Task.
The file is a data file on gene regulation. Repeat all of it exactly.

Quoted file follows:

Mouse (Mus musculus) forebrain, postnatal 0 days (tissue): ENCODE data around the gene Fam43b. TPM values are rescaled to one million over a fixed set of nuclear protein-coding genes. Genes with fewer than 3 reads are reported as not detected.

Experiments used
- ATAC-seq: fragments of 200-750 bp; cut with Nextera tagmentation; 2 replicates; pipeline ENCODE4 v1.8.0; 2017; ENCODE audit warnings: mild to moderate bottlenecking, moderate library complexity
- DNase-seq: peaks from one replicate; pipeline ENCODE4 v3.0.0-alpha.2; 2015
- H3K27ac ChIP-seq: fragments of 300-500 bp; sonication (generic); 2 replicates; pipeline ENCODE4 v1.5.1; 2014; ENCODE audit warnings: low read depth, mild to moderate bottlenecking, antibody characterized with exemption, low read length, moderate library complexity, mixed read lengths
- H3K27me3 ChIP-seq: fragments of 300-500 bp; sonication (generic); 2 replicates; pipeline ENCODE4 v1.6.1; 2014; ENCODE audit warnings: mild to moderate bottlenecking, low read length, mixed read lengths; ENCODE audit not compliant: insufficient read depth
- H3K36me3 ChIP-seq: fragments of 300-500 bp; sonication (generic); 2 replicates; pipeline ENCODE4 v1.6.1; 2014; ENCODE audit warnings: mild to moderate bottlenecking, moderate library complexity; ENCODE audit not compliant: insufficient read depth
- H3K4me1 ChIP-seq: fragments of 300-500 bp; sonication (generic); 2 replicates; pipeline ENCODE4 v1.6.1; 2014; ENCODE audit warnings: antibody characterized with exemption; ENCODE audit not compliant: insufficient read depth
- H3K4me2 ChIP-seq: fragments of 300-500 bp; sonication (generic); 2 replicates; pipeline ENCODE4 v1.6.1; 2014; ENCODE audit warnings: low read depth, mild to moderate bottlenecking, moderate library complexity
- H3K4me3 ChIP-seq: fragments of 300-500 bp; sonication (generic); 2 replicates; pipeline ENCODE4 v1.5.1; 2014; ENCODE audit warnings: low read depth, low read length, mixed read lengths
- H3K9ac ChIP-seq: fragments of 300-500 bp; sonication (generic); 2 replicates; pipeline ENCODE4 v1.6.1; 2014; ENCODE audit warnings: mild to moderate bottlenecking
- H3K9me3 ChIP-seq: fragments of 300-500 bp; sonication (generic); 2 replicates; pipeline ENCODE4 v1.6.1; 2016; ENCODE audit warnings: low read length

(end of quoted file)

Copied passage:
Mouse (Mus musculus) forebrain, postnatal 0 days (tissue): ENCODE data around the gene Fam43b. TPM values are rescaled to one million over a fixed set of nuclear protein-coding genes. Genes with fewer than 3 reads are reported as not detected.

Experiments used
- ATAC-seq: fragments of 200-750 bp; cut with Nextera tagmentation; 2 replicates; pipeline ENCODE4 v1.8.0; 2017; ENCODE audit warnings: mild to moderate bottlenecking, moderate library complexity
- DNase-seq: peaks from one replicate; pipeline ENCODE4 v3.0.0-alpha.2; 2015
- H3K27ac ChIP-seq: fragments of 300-500 bp; sonication (generic); 2 replicates; pipeline ENCODE4 v1.5.1; 2014; ENCODE audit warnings: low read depth, mild to moderate bottlenecking, antibody characterized with exemption, low read length, moderate library complexity, mixed read lengths
- H3K27me3 ChIP-seq: fragments of 300-500 bp; sonication (generic); 2 replicates; pipeline ENCODE4 v1.6.1; 2014; ENCODE audit warnings: mild to moderate bottlenecking, low read length, mixed read lengths; ENCODE audit not compliant: insufficient read depth
- H3K36me3 ChIP-seq: fragments of 300-500 bp; sonication (generic); 2 replicates; pipeline ENCODE4 v1.6.1; 2014; ENCODE audit warnings: mild to moderate bottlenecking, moderate library complexity; ENCODE audit not compliant: insufficient read depth
- H3K4me1 ChIP-seq: fragments of 300-500 bp; sonication (generic); 2 replicates; pipeline ENCODE4 v1.6.1; 2014; ENCODE audit warnings: antibody characterized with exemption; ENCODE audit not compliant: insufficient read depth
- H3K4me2 ChIP-seq: fragments of 300-500 bp; sonication (generic); 2 replicates; pipeline ENCODE4 v1.6.1; 2014; ENCODE audit warnings: low read depth, mild to moderate bottlenecking, moderate library complexity
- H3K4me3 ChIP-seq: fragments of 300-500 bp; sonication (generic); 2 replicates; pipeline ENCODE4 v1.5.1; 2014; ENCODE audit warnings: low read depth, low read length, mixed read lengths
- H3K9ac ChIP-seq: fragments of 300-500 bp; sonication (generic); 2 replicates; pipeline ENCODE4 v1.6.1; 2014; ENCODE audit warnings: mild to moderate bottlenecking
- H3K9me3 ChIP-seq: fragments of 300-500 bp; sonication (generic); 2 replicates; pipeline ENCODE4 v1.6.1; 2016; ENCODE audit warnings: low read length